With smaller firms and government offices a degree from these schools can be a huge advantage.

Cost
Of these three schools, Michigan definitely has the greatest cache. Is that worth the extra money? I don't know, only you can answer that. It's important to understand that even graduating from one of these powerhouses it is still entirely possible that you won't be making $150,000 to start. You've got to do a cost/benefit analysis based on your own needs.

Other options?
It's always good to examine all possibilities. One thing to at least consider is that if you have the numbers to get into Michigan you might be able to score a full scholarship to someplace like UF or Miami. Depending on your long term goals, graduating from a solid regional school with zero debt may not be a bad plan.

Again, these are all very well respected schools. I tend to be very debt adverse, and always encourage people to think about what it really means to pay $2000 per month in non-dischargeable debt. Good luck and congratulations with whatever you decide!

457
Just to expand a bit on Citylaw's comments:

165 is a very good LSAT score, and you can definitely get accepted to a number of schools based on that score. If you need to stay in the Boston area, I would look into UMASS-Dartmouth and Roger Williams in addition to the schools Citylaw listed.

As a splitter you've got to be flexible, because admissions are a less predictable.

Lastly, before you drop over a $100,000 on law school you need to commit yourself to rebuilding your study habits. In undergrad you can put in minimal/non-existent effort and still get a passing GPA. That is NOT the case in law school.

Law school requires self discipline and motivation, and you cannot procrastinate. I don't know what factors led to your 2.02 GPA, but you need to get that issue under control before attempting law school. Your LSAT score indicates intelligence, but in law school that won't be enough. You'll need a very strong work ethic too, or else you will soon be far behind the curve trying to play catch up. In my experience, people in that position often failed out.

Something to consider.

458
You're a splitter, which makes such predictions more difficult.

Take a look at the Official Guide to U.S. Law Schools. For each school it will show how many people applied with numbers like yours, and how many were accepted. You'll get a good idea as to your chances, considering that most admission decisions are based on the applicant's numbers.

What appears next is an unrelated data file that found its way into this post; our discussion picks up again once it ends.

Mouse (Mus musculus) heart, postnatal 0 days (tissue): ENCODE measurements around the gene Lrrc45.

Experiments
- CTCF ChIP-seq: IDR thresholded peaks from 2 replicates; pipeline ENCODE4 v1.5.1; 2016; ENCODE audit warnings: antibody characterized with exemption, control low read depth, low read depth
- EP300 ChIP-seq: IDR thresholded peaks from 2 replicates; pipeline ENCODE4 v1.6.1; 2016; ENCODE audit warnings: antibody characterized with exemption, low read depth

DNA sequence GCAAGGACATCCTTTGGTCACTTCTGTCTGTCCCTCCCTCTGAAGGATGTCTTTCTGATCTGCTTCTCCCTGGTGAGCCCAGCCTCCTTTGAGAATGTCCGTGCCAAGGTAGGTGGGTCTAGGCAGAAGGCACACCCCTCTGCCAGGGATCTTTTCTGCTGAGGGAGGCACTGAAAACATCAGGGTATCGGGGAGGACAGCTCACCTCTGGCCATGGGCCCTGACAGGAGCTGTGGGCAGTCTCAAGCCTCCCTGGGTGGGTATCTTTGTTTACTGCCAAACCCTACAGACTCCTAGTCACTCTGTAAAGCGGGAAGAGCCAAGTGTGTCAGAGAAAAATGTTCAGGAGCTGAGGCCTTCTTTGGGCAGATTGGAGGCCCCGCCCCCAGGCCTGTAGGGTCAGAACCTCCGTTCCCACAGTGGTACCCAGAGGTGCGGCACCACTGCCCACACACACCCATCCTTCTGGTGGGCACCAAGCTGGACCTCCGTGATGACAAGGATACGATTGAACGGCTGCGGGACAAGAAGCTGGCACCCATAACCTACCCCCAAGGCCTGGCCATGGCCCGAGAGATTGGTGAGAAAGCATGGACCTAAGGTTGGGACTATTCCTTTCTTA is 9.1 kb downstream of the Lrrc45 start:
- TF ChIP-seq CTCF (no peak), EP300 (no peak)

According to Suffolk's profile, an applicant with your approximate numbers falls into the "Unlikely" category. That doesn't mean impossible, though.

I'd say go ahead and apply to Suffolk, but make sure you apply to few other schools as well.

459
Law School Admissions / Re: Third Tier Admission
« on: April 16, 2014, 10:45:31 AM »
So here is the question: What do I need to do in order to get into West Virginia Law?

No one on this board (or any other board) can definitively answer that question. However, here's something to consider: according to WVU, their median GPA/LSAT is 3.36/154.

Although law schools love to fill the pages of their promotional materials with stuff about "looking at the whole applicant", the vast majority of law school admission decisions will be based almost exclusively on numeric qualifications.

Soft factors such as holding a graduate degree or volunteering at a soup kitchen are fine, but won't really make too much difference. If it's a choice between the applicant with multiple soft factors and a low GPA/LSAT versus the applicant with ZERO soft factors and high GPA/LSAT . . . , well you get the picture.

So what does that mean for you?

It means that for the purposes of law school admission your GPA is very low. Thus, the best way to mitigate that low GPA is with a very high LSAT score. Simply meeting the average 154ish range is probably not enough.

Take a look at the admission grids in The Official Guide to U.S. Law Schools. They are very helpful, and will give you a good idea as to your chances. It looks like only a couple of people were admitted to WVU with GPAs in the 2.0-2.24 range, and they had LSATs in the 160+ range.

My advice would be:

1) crack down on the LSAT prep. Take a course if possible, and truly dedicate yourself to getting the highest score possible.

2) Broaden your horizons. You may not get into WVU. Would you be willing to attend another school?

3) Don't take this as snarky criticism (I'm not one of these posters who gets a kick out of trashing people's dreams) but you should think about whether or not law school is the right choice.

The reason that law schools want solid GPAs is because law school is VERY challenging. Seriously, it makes undergrad look like kindergarten and you will be expected to compete with lots of very smart, motivated students.

If you had a tough time achieving a passing GPA in undergrad, law school may not be the best option. Success in law school will require a major change in your motivation, study habits, and personal discipline. Unless you get that straightened out law school will be a waste of time and money. 

460
Online Law Schools / Re: Did not get accepted to Concord Law School
« on: April 14, 2014, 10:13:13 AM »
In my opinion an EJD fails the cost/benefit analysis.

1) You can't practice law with it.
2) Does anyone take it seriously?
3) It's expensive.

If you simply want to learn something about the law without having to prepare for the bar exam, you can buy a few books on Amazon and save yourself thousands of dollars.

Lastly, you need to find out why you were rejected by Concord. Their admissions are pretty open, and this could indicate a major problem with your ability to study law. Figure this out before you drop thousands in tuition at another school, or Concord.